Writing is a craft that requires precision in our word choices

| | |
June 10, 2012
 
Dear Fellow Communicator,
 
Constructing grammatically and structurally correct sentences is a must in writing, but we all know that this isn’t enough to command and retain the attention of the reader. We need to come up with clear, readable, and compelling sentences for our expositions—a craft that requires precision in our choice of words as carriers of our thoughts and ideas. Obviously, the wider and richer our vocabulary, the better we will be able to differentiate between the various meanings, senses, and nuances of words and their synonyms, and the better, livelier, and more interesting our writing will be. It was to bring home this point that I posted “Using synonyms to enliven prose,” an essay that I wrote for my English-usage column in The Manila Times way back in 2004, in this week’s edition of Jose Carillo’s English Forum. It starts off a series of back-to-basics lessons in writing that I intend to present in the Forum the next several weeks.  
 
THIS WEEK IN JOSE CARILLO’S ENGLISH FORUM (June 10-16, 2012):
·       Essays by Jose Carillo: Writing is a Craft Requiring Precision in Word Choice (All the more reason to get to know more words in English and their synonyms)
·       Readings on Language: “Bogus Controversy” Between Prescriptivists and Descriptivists Decried (U.S. magazine accused of fomenting baseless language war)
·       You Asked Me This Question: A Full-Dress Review of the Kinds of Verbs in English (We need to understand clearly how they evoke actions, states, or conditions)
·       News and Commentary: Lack of Interest Spells the End for the Queen’s English Society (It finally concedes it can’t survive in the era of text-speak and Twitter)
·       Use and Misuse: How the Progressive Tenses Differ from the Perfect Progressive Tenses (Their nuances go beyond the mere completion of action in time)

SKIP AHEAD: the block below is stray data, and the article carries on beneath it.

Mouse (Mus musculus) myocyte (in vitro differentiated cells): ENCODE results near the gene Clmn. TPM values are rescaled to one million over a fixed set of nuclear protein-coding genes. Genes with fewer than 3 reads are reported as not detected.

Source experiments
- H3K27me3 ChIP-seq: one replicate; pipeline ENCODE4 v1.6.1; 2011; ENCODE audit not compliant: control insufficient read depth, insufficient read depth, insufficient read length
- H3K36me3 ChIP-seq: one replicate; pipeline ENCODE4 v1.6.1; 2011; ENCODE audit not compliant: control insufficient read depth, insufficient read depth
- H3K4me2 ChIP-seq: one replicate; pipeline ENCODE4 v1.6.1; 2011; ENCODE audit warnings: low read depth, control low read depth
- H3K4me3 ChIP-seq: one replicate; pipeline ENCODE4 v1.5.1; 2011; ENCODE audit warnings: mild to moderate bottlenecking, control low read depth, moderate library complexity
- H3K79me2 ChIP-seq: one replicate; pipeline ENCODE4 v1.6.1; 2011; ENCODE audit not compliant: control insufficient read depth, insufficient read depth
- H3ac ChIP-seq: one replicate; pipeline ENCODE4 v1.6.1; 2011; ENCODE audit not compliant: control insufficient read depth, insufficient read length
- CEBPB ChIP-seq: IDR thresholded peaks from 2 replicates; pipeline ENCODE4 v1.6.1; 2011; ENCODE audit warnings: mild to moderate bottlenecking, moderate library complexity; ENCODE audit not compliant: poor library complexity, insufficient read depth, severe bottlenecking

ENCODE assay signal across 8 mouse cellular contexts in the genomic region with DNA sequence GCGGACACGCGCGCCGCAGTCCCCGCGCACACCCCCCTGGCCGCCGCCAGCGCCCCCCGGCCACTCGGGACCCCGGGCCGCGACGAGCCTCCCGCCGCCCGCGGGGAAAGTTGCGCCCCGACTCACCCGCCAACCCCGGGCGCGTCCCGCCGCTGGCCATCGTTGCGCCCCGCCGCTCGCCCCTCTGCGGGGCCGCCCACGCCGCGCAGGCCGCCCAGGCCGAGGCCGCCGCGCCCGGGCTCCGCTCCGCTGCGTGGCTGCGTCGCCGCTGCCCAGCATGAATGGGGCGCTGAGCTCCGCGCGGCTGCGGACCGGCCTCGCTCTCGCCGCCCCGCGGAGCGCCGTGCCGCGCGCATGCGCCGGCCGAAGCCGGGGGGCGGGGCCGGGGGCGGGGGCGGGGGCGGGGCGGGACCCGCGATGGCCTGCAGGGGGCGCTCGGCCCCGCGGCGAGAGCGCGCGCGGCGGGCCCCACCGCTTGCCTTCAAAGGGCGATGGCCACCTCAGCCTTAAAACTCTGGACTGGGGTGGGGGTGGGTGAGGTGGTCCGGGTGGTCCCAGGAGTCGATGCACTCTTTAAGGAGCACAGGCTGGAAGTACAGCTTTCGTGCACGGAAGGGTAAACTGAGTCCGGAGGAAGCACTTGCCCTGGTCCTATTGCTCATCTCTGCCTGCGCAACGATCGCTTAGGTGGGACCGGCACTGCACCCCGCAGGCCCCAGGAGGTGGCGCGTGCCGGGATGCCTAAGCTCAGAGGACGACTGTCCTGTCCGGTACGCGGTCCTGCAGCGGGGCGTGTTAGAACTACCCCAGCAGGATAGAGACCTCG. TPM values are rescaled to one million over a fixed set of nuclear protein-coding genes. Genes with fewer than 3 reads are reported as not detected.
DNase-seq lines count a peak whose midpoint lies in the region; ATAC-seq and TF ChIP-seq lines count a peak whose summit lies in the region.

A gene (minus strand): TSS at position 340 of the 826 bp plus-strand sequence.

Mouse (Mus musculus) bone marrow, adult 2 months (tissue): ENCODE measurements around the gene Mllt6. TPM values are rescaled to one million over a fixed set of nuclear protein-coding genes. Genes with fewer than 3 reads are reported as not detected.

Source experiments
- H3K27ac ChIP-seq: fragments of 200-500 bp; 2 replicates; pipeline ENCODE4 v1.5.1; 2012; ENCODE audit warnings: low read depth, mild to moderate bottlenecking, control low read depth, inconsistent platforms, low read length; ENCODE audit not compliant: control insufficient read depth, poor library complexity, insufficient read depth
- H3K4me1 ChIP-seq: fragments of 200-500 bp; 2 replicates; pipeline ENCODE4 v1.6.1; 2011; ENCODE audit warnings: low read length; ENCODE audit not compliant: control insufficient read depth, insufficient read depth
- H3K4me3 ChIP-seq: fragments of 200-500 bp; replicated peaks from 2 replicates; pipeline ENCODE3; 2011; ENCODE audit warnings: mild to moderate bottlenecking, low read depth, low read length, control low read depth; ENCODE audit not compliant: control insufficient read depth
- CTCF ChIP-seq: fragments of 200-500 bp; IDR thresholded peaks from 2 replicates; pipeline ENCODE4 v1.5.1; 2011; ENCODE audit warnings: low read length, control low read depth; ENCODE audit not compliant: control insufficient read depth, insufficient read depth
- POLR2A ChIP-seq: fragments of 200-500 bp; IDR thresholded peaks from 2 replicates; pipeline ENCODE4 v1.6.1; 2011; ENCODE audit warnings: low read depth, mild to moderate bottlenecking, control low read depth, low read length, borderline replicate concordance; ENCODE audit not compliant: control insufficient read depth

·       Time Out from English Grammar: Our Earnest Quest for Eternal Life and the Downside of Realizing It (Think of having nothing to do but endless time to do it!)
·       Students’ Sounding Board: Uses of the “Is To + Verb”/“Are To + Verb” Grammar Structure (It evokes the sense of mandated action instead of just a future action)
·       Education and Teaching Forum: The Mounting Criticisms Against DepEd’s K to 12 Program (Community-based education reform urged instead of top-down reform)
·       The Finest in Language Humor: Crazy Laws Probably Still Extant in Certain Countries (Sampler: “In Israel picking your nose on Saturday is forbidden.”)
·       The Lounge: Videos: “The Life of the Flowers” and “The Beauty of Pollination” (Exquisite things that quietly take place in the garden of life)
·       My Thoughts Exactly: So Whatever Became of “Fine!”, “You’re Welcome!”, and “Dead”? (“The web of life that we enjoy must have reasons”)
·       How Good is Your English?: How Criterion-Referenced Tests Can Help Improve Your English (You can work your way up to really great English!)
 
See you at the Forum!
 
Joe Carillo
 

Click this link to go the website now: http://josecarilloforum.com